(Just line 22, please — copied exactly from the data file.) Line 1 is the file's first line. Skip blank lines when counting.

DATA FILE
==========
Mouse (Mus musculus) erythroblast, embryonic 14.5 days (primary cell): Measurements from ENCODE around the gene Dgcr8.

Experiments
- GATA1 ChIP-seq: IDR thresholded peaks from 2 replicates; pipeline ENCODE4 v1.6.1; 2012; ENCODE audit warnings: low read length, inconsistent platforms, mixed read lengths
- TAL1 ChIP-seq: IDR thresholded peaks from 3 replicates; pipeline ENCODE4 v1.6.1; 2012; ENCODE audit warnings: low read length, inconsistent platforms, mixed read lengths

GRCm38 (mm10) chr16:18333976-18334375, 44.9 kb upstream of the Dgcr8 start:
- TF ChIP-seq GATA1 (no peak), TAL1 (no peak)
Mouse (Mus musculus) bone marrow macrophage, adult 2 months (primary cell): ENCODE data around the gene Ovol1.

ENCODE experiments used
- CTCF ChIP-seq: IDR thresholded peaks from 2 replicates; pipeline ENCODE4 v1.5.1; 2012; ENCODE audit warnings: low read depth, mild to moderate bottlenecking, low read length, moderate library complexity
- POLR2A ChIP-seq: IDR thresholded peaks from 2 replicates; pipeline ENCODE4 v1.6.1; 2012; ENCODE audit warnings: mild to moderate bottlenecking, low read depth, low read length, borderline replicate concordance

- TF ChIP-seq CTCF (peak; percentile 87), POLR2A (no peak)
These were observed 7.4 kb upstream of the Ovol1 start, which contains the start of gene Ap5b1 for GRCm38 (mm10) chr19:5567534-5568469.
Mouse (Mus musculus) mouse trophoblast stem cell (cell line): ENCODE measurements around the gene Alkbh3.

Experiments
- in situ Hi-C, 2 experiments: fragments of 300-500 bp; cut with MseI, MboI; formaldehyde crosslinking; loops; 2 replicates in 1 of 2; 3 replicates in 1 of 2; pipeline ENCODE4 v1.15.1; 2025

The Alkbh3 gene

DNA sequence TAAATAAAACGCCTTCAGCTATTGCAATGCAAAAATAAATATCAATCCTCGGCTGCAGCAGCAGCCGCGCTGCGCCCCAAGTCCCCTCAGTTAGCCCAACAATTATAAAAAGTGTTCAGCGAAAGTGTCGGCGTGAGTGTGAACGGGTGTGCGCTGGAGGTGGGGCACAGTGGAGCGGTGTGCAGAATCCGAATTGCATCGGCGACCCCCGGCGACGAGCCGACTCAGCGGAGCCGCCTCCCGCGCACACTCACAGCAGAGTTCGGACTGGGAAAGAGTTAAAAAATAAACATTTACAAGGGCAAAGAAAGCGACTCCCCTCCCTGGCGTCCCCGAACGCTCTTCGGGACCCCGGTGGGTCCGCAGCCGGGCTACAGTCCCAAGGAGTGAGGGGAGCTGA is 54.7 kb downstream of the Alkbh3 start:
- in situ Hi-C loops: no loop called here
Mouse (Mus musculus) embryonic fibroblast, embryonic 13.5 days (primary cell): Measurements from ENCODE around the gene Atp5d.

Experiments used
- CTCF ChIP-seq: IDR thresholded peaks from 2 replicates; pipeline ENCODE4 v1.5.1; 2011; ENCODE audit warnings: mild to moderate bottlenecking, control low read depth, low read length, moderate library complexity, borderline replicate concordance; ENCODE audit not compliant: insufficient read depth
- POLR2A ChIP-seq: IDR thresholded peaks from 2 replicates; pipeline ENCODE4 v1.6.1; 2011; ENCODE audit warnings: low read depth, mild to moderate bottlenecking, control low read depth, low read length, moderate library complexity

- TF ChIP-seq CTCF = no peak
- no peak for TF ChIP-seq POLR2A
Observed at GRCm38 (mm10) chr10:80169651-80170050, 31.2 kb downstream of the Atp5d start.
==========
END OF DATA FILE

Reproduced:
- POLR2A ChIP-seq: IDR thresholded peaks from 2 replicates; pipeline ENCODE4 v1.6.1; 2011; ENCODE audit warnings: low read depth, mild to moderate bottlenecking, control low read depth, low read length, moderate library complexity